All I ever wanted was a good racing story, that might explain to me the very adult world of horse racing, always with its door closed to children. We were relegated to velvet hunt caps, tasteful make-up, and natural obstacles. I wanted rainbow silks, dirt in my face, and a clear path to the wire.
The books I had were the classics, and I memorized them even as I bemoaned either their age (Black Gold and Come on, Seabiscuit! were amazing history lessons, but I wanted to know what racing life was like now!) I was always a skeptical child, and knew the Jockey Club would never have permitted the Black to race, and certainly not to enter the Stud Book. (One might say the same thing of The Pie.) I wanted reality, I wanted some glimpse of the real thing, that storied world I wasnt allowed to enter, not more history, not more fantasy, and certainly not more boys. Surely Velvet Brown wasnt the only girl that dreamed of galloping a fast horse?
At last, The Sweet Running Filly is the book I was looking for.
First published in 1971, and set in southern Ohio, everything about this book rings true, right down to the very skillful country voice that the narration and dialogue is written in. Oh sure, there are stereotypical characters the scar-faced trainer that specializes in cheap claimers, the African American groom that knows all the native flora and fauna and uses them in his secret remedies to keep the horses going, the wealthy farm owner, etc. But if Dick Francis wrote to a formula, I think we can excuse the authors theirs. When the characters work, do you really care if you recognize them?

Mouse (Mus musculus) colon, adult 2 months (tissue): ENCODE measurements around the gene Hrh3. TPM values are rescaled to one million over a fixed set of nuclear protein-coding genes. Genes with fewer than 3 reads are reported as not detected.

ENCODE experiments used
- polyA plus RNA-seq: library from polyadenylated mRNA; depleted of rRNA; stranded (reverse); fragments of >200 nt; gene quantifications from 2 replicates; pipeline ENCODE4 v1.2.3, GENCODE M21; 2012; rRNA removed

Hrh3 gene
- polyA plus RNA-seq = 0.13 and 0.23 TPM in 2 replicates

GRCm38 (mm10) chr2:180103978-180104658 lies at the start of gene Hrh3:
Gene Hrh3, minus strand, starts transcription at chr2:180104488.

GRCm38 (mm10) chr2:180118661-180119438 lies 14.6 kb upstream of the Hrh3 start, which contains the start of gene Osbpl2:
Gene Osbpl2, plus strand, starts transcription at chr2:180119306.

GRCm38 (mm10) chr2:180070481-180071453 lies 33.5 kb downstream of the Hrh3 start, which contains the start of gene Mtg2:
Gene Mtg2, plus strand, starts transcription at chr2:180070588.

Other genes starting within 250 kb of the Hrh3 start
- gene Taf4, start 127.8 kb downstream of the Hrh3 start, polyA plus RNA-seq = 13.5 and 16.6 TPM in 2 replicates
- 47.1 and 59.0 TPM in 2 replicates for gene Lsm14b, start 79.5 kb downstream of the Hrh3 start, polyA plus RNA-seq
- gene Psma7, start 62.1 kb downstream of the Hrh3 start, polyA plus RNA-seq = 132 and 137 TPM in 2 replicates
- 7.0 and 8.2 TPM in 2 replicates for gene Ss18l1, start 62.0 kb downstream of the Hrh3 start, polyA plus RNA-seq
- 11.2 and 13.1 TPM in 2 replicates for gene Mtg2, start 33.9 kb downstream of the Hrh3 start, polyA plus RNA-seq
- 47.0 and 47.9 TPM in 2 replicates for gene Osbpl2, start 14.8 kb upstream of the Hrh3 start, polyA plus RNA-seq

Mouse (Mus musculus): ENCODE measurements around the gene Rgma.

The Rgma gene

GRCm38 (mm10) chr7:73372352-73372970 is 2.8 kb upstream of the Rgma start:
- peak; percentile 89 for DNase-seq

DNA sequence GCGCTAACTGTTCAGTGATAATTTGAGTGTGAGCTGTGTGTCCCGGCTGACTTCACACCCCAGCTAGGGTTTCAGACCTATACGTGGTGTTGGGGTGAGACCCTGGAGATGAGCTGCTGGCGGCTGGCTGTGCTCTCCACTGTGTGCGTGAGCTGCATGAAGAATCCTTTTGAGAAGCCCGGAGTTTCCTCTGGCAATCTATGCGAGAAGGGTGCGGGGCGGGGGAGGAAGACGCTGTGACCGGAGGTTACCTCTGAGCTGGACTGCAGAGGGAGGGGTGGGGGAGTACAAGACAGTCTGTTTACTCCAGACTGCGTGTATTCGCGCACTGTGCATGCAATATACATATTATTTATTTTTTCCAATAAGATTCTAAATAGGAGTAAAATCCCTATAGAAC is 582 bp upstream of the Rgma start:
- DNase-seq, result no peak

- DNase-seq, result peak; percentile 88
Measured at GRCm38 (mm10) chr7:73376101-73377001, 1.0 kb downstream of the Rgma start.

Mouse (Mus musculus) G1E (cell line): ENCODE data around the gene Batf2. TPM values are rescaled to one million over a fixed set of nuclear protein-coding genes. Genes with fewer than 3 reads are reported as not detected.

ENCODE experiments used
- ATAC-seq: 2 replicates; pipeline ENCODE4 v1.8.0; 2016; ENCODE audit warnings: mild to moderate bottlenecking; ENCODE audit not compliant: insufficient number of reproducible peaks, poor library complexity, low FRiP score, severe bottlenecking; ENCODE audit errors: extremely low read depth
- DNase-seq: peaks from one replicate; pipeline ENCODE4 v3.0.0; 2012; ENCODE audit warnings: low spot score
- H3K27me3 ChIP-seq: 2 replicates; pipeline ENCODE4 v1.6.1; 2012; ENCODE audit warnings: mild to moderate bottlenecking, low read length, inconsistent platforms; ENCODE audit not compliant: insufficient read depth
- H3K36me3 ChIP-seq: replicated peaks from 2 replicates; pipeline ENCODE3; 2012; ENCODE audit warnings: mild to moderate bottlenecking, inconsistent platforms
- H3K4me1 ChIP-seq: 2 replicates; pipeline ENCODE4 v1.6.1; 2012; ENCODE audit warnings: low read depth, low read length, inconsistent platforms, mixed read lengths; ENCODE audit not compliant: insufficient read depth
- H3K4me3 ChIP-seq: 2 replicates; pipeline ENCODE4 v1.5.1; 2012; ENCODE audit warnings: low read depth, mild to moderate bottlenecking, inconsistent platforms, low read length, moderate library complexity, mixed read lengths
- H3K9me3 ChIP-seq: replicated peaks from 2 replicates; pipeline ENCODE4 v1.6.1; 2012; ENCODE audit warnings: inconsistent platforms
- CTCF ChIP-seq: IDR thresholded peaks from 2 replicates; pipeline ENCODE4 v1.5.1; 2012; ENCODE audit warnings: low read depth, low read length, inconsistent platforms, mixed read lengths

From the opener, at Fasig-Tipton Saratoga, where one very beautiful yearling spooks her way into the sales ring and rockets out again, a sales-topper of The Green Monkey proportions, to the Ohio antiques shop where Julie Jefferson holds up the counter for her father (a man of excellent wit, and their exchanges alone make the book worth your time) to the summer spent starting yearlings and learning to work horses, The Sweet Running Filly captivates and manages to stay within the realm of reality, a gift for anyone tired of racing fantasy. Even the mystery, during which the main character reinvents herself as Julie Jefferson, Girl Detective, is fast-paced, entertaining, and not so convoluted that we couldnt have expected her to have figured it out!
And despite the rollicking, quick story, despite the excellent voice and the witty dialogue, what really captures me are the truisms in this book that any horse-crazy girl will see herself in:
The common belief was that you loved horses because you loved riding. But Julies emotions worked the other way. She loved riding because she loved horses. Sitting astride a horse was just one expression of the closeness of two spirits, no more and no less satisfying that playing together in a grassy pasture, nuzzling in a warm, dark stall, hand-walking after a bath to dry out, or grooming on a pair of crossties snapped across a stable aisle.
The Bonnie Books continue with a half-dozen more titles, including the currently available A Horse Called Bonnie. A percentage of sales of these books will be going to Thoroughbred charities, working to improve the lives of retired racehorses.